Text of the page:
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The Trevor Project adds new anti-suicide clothes in Animal Crossing

September is suicide awareness month, and The Trevor Project, an organization that provides help to LGBTQ+ youth, just released a collection of clothes for Animal Crossing: New Horizons to help the cause.

The Trevor Project created the designs using the Nookphone, a smartphone that Tom Nook gives players at the beginning of the game.

“The widely popular game is recognized as an escape that can help players foster positive mental health and hone their focus on in-game tasks, all set to a soothing soundtrack – instead of focusing on barrages of anxiety-inducing news,” said a release from The Trevor Project.

The clothes, which sport striped, bright rainbow colors, and the organization’s signature star logo, are available for download starting on September 10. The clothes include overalls, a cap, sweater, hoodie, T-shirt, tank, knit cap, and star t-shirt. To access the designs, players can search the Custom Design Portal inside Able Sisters for the item title or use the creator code MA-7248-1702-1536. Every item is named TRVR, so to find the cap, search “TRVR cap,” for example.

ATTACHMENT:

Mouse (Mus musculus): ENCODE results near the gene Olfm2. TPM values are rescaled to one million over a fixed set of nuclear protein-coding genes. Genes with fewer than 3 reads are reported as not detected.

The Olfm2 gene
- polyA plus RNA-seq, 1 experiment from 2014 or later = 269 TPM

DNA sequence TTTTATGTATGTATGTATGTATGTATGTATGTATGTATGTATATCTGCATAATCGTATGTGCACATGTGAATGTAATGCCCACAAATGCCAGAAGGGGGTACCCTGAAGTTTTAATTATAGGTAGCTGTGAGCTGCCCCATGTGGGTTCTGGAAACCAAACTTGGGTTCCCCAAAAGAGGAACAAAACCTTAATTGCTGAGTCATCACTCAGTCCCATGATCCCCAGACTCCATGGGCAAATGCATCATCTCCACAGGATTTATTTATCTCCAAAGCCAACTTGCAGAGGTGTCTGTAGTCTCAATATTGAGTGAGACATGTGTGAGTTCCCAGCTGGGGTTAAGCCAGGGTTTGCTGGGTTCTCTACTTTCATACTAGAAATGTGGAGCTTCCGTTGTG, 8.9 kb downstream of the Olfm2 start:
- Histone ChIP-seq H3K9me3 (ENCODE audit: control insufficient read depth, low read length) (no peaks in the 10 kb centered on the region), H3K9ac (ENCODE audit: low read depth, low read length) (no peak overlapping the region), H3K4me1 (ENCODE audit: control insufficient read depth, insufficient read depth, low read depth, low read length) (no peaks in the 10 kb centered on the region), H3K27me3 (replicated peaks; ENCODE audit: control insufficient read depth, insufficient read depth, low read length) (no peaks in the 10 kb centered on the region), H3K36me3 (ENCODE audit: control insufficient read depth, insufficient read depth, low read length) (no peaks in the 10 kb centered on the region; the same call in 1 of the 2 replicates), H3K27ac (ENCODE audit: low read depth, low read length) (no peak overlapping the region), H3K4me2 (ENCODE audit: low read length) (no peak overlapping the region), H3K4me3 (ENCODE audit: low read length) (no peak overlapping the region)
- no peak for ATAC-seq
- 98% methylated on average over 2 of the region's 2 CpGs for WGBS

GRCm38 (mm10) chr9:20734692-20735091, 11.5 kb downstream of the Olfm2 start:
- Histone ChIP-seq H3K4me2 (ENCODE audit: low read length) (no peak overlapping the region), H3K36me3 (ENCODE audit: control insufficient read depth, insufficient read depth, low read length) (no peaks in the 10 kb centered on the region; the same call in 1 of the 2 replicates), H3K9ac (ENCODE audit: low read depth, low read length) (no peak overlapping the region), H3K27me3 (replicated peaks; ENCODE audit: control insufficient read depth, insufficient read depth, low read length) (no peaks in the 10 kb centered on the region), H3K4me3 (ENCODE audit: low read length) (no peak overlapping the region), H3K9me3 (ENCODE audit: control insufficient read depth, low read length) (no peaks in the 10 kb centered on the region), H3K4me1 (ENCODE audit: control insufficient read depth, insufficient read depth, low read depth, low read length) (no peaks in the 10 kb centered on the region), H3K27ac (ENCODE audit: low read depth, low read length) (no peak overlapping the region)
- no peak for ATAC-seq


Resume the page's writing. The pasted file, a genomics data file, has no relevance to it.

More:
Animal Crossing is one of the most popular games released this year, selling 22.4 million copies since its release on March 20. About 10% of all gamers over 18 identify as LGBTQ and spend more money on gaming than their peers, according to a Nielsen survey about gaming.

Suicide in the LGBTQ+ community is a serious issue, and 40% of young people in the community have considered attempting it in the past year, according to The Trevor Project statistics. A big part of the issue is discrimination and bullying. Approximately one in three LGBTQ+ youth say they’ve been physically threatened or harmed over their lifetime due to their identity, according to a survey by The Trevor Project of more than 40,000 young people in the community.

The Trevor Project provides support and information to help young people better their situations. Warning signs of suicide include changes in attitude or behavior, and people contemplating suicide will often denigrate themselves with comments such as “Things will never get better for me,” or “Life is so hard. Lately I’ve felt like ending it all.”

For those looking for help, The Trevor Lifeline is available 24/7, including holidays, at 1-866-488-7386.

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